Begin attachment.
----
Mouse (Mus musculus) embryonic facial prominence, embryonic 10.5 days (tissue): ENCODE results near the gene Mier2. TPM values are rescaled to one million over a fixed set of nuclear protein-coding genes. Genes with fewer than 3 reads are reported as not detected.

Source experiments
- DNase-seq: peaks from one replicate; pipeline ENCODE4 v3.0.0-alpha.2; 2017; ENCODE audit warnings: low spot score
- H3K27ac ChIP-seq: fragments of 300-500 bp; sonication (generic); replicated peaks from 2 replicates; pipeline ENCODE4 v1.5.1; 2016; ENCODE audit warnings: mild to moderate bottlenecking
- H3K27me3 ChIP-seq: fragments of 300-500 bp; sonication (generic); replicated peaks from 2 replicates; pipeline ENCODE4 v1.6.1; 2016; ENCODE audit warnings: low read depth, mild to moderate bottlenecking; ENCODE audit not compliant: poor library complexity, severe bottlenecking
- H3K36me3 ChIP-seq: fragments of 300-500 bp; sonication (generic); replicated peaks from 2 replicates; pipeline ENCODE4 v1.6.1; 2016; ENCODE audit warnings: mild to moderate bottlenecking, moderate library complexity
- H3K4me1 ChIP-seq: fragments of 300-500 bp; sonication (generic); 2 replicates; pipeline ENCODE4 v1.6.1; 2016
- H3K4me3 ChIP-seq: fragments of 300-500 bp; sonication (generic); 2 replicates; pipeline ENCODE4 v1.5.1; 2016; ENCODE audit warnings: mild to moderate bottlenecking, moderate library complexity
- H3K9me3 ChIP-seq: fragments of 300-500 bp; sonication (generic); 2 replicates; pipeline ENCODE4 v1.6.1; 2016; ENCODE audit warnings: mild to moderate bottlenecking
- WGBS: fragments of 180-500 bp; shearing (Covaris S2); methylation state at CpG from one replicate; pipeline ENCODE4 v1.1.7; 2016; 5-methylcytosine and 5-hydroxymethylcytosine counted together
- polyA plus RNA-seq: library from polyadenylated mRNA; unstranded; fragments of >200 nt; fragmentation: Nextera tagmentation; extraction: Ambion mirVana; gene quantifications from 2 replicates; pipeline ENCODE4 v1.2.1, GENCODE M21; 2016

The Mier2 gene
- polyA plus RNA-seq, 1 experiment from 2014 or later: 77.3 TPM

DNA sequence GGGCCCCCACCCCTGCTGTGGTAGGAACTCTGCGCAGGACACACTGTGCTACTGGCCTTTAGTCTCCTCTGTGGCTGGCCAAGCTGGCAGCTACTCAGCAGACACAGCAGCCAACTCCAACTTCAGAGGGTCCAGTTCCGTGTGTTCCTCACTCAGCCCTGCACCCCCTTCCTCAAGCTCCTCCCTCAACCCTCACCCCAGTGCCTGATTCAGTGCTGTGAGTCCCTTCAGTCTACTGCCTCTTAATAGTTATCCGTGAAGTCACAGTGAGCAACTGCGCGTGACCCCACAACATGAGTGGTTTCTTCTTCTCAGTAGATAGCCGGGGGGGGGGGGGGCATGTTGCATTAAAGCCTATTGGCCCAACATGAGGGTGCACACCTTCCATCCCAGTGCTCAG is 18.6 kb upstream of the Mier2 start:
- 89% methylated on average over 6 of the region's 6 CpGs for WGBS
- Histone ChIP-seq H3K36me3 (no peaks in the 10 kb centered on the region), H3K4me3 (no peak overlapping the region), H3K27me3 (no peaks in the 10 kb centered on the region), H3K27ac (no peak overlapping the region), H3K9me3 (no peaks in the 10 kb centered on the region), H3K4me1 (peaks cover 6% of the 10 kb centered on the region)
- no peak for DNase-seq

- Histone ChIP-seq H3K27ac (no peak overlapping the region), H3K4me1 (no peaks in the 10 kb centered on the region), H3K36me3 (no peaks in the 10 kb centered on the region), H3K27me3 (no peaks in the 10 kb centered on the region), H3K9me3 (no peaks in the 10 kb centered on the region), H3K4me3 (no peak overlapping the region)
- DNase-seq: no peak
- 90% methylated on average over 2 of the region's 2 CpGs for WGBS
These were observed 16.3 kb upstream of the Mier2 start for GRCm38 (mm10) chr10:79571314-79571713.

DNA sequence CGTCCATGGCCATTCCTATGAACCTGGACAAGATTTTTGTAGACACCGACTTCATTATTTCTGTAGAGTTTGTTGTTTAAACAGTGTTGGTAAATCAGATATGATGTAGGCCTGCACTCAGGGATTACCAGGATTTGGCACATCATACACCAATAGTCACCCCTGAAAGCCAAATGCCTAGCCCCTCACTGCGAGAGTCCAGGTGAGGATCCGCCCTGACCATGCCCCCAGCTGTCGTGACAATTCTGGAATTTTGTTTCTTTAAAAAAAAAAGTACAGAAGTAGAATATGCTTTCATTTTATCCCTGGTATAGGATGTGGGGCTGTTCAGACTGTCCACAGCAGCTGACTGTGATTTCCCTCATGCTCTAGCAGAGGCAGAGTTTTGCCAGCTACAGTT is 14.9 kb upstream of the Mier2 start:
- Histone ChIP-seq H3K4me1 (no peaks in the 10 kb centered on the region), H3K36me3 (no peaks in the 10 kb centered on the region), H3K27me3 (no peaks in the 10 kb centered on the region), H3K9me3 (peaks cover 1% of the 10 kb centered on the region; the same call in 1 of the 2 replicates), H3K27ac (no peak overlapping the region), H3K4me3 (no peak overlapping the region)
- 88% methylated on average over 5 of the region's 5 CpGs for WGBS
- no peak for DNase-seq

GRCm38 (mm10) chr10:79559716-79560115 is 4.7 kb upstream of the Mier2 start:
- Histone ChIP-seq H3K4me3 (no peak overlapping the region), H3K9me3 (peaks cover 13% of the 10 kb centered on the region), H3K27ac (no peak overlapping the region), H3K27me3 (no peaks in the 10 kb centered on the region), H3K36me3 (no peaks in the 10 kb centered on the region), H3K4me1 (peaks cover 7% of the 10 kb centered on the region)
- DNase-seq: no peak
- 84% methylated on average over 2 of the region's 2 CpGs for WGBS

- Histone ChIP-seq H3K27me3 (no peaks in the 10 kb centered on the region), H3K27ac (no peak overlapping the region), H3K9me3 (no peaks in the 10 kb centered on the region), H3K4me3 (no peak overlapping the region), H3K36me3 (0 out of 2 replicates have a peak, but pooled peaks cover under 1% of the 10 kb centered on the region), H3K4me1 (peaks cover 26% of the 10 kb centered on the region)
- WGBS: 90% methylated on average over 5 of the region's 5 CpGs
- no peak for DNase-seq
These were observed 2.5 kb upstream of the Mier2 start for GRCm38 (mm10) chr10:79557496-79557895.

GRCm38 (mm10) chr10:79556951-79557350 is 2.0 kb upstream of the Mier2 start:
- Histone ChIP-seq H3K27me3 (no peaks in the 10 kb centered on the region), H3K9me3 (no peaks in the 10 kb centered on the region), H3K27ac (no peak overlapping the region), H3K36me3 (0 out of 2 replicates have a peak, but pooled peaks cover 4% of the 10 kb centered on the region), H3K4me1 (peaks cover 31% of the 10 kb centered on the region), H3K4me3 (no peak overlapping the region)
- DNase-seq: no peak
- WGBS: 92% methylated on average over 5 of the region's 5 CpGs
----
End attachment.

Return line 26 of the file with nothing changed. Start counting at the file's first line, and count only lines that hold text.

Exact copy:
GRCm38 (mm10) chr10:79559716-79560115 is 4.7 kb upstream of the Mier2 start: